[Author Prev][Author Next][Thread Prev][Thread Next][Author Index][Thread Index]
Re: Boost problems solved
- To: "quattro list"email@example.com
- Subject: Re: Boost problems solved
- From: "Dan Bocek" <firstname.lastname@example.org>
- Date: Fri, 26 Aug 1994 15:21:29 PDT
- Organization: Digital Instruments, Santa Barbara, CA
- Reply-To: quattro
- Sender: quattro-owner
> The ad is in the back of Euro Car mag. I don't have it on hand now. It's a
> place in Florida selling perf stuff for Audi's. The ad lists a 10Hp gain
> for the 2.2 inline 5 in different bodies. The chip is $195. Don't know if
> they have a week-long test-drive like SuperChips. Don't even know if they
> are competent.
Well, since poeple are talking about SuperChips again, I though I'd
mention an interesting tidbit I learned about the other day:
Me and my friend Todd are working on reverse engineering the engine
computer in his Turbo Eagle Talon AWD. In the course of our work, we
managed to aquire a SuperChips "modified" Talon computer. It cost
the original purchaser $350.00, and for that amount of money, what you
did was send in your engine computer and got it back a few days later
supposedly modifed by SuperChips, along with an air bleeder valve which
was to be put in line with the wastegate actuator pressure hose in order to
raise the boost pressure.
So, we opened up the computer.
Sure enough, there was now a SuperChips sticker over the EPROM, and some
of the conformal coating around it was removed, but it did not look like
the EPROM had been de-soldered. Cool, we thought, SuperChips has been in
this business so long, they've figured out how to program EPROMs in-situ.
But, since we hadn't, I desoldered it and put it in the EPROM reader.
Well, I think you can guess the rest. The chip had never been removed
because it had never been re-programmed. It was a completely stock
So, here's a breakdown of what you get for your money on a SuperChips
modified Talon computer:
bleeder valve about 10 bucks
EPROM sticker about 340 bucks
Oh, and here's something else to drive the point home: we also managed
to aquire a SuperChips modified Stealth computer. That computer doesn't
even have an external EPROM, rather, the code is embedded within the
microcontroller. So what did SuperChips do in that case? They stuck their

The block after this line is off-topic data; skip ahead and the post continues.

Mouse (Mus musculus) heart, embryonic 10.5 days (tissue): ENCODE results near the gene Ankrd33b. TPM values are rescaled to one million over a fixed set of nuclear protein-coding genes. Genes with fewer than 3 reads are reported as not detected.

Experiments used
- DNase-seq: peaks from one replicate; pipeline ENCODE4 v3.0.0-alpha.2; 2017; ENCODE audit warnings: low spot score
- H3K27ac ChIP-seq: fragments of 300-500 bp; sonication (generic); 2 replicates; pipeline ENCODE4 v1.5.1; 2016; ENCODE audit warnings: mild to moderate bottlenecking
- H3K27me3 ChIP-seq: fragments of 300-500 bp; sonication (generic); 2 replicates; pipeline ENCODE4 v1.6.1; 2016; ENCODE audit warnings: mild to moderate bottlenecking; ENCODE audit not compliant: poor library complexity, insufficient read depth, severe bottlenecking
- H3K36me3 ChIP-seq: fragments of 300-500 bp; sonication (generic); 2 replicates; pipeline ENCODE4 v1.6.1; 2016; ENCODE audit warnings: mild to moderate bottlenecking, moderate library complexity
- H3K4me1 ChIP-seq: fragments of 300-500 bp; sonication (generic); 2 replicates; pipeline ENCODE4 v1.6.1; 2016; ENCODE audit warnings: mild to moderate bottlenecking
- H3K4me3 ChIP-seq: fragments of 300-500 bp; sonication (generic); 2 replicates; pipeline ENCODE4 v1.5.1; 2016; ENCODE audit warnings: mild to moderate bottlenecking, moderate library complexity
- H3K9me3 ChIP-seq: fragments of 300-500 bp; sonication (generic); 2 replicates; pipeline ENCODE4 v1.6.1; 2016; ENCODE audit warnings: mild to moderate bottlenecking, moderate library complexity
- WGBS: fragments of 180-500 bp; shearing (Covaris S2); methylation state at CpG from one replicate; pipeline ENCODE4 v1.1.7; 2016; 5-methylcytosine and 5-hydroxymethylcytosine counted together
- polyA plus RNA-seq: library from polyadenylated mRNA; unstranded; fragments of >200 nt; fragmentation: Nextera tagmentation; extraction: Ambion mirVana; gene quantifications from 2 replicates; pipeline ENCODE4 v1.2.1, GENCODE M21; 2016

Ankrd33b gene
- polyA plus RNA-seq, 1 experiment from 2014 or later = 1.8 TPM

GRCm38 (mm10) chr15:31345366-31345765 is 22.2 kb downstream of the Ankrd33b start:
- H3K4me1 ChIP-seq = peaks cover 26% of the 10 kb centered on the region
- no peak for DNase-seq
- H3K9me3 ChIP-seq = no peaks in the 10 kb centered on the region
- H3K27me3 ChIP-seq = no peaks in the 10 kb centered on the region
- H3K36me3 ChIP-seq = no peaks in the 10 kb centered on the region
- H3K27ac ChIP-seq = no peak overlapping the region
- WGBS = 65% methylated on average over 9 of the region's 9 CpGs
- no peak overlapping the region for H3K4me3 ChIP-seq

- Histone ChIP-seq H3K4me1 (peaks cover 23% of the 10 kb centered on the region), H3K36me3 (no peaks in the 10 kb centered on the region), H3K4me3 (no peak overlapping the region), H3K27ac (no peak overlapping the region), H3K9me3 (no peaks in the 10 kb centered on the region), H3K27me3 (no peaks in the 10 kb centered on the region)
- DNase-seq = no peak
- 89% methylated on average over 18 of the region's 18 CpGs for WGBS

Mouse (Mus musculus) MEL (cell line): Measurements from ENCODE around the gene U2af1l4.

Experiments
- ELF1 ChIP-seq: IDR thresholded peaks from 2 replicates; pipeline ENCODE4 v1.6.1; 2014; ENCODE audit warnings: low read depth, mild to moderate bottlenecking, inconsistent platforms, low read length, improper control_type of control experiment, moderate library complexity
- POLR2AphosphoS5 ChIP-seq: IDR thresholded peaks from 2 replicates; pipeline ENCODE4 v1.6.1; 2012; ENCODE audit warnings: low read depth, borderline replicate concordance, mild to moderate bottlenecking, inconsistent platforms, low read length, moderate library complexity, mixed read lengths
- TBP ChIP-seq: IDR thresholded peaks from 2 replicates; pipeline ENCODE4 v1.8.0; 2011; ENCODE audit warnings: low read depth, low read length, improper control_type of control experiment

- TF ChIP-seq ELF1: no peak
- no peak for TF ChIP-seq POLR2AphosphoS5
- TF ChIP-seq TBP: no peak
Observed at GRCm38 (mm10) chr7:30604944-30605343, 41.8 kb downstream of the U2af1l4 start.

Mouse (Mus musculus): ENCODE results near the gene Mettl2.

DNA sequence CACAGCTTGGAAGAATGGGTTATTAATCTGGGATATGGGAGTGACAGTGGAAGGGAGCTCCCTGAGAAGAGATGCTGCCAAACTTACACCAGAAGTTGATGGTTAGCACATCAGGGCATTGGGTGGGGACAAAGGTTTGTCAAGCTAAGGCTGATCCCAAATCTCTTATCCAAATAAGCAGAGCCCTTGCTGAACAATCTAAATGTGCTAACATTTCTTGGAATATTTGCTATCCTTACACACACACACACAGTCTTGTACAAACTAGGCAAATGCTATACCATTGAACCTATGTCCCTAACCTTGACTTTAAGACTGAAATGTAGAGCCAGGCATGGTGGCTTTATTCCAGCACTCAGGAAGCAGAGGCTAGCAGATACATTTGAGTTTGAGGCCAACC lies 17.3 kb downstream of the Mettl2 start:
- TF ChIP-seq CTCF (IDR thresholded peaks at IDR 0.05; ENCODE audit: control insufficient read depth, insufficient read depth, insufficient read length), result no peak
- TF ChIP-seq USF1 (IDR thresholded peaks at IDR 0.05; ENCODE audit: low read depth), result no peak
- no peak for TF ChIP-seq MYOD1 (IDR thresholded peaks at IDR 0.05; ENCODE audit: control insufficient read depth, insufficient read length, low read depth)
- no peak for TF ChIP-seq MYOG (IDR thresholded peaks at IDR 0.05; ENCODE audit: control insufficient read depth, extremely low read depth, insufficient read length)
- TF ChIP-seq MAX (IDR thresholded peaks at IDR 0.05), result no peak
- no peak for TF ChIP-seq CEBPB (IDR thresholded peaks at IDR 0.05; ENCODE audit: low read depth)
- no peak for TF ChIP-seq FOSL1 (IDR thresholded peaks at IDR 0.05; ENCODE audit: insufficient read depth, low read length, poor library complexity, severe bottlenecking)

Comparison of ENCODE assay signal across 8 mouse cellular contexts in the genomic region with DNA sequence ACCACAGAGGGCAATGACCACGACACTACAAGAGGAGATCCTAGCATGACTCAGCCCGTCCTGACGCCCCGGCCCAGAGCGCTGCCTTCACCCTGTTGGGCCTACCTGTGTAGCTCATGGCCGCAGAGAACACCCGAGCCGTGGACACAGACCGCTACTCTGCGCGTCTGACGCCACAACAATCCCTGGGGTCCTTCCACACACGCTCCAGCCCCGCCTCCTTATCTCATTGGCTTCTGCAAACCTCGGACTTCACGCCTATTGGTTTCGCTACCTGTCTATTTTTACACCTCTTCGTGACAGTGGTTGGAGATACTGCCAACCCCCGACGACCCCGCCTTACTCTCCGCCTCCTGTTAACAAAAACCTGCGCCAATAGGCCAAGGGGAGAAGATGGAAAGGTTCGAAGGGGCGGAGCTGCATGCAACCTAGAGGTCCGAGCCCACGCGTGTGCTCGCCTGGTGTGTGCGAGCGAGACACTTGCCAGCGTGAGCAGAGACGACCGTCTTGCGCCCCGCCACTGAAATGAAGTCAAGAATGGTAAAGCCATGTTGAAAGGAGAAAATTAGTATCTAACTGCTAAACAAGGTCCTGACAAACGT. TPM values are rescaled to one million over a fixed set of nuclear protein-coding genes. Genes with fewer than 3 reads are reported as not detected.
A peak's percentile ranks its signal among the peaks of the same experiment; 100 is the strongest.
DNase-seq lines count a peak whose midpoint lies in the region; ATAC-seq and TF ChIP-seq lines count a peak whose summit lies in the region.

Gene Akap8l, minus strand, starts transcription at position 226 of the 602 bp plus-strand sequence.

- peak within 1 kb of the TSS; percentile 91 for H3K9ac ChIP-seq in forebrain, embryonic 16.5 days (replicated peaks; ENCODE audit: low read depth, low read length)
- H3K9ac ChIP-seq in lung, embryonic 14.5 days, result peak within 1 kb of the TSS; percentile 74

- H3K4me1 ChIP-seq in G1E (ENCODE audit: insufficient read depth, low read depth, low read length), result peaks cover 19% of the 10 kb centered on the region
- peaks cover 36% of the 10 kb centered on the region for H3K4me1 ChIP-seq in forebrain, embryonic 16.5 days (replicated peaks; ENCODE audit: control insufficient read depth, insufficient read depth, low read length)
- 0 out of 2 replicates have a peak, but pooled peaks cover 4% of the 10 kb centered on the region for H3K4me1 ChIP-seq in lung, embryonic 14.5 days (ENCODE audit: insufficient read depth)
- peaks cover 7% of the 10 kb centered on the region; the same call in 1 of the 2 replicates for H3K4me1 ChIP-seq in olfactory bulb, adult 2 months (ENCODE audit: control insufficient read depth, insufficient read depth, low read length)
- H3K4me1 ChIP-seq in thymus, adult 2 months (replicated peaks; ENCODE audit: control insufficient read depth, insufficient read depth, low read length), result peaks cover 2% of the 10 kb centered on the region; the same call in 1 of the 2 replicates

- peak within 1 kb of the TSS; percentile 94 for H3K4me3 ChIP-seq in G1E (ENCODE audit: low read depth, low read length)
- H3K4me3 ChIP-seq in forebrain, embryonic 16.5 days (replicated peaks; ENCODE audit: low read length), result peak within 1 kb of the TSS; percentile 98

sticker on an analog signal conditioning chip! Oh, and they also
included the 10 dollar bleeder valve.
Of course, everyone feels a difference in power with increased boost,
but a bleeder valve is something anybody can buy at an aquarium store
and install in their car in a few minutes. What gets me is the
missrepresentation of their product. They get you to think that they
have some all powerful mystical understanding of your engine computer,
when in fact, they don't know jack (at least for Talons and Stealths).
Can you say fraud?
Now I can't speak for all of their modifed computers, but based on my
two experiences with SuperChips computers, I'd be a bit cautious before
purchacing ANY of their products.
On a final note, I also managed to aquire a Hypertech EPROM for my
Audi TQC. I dumped it, and found out that IT was stock as well!! (Yup,
it had a Hypertech sticker on it!) What you got for you money with the
Hypertech setup was a divided down boost signal, a bleeder valve, and a
sticker. So at least Hypertech "modified" the computer a little bit, in
that they reduced the signal going from the boost sensor to the input
Analog to Digital converter electronically, but the total cost in parts for
doing that is literally less than a dollar. Not only that, it is the
wrong approach to safe boost increases "lying" to the computer about what
the boost really is. Changing the EPROM lookup tables to match your
increased boost is the rightous way to do this safely.
I guess the moral of this whole story is buyer beware. If you wanna
shell out tons of dough for an engine computer upgrade, make sure before you
buy it that at least they know more about engine computers and bleeder
valves than you do.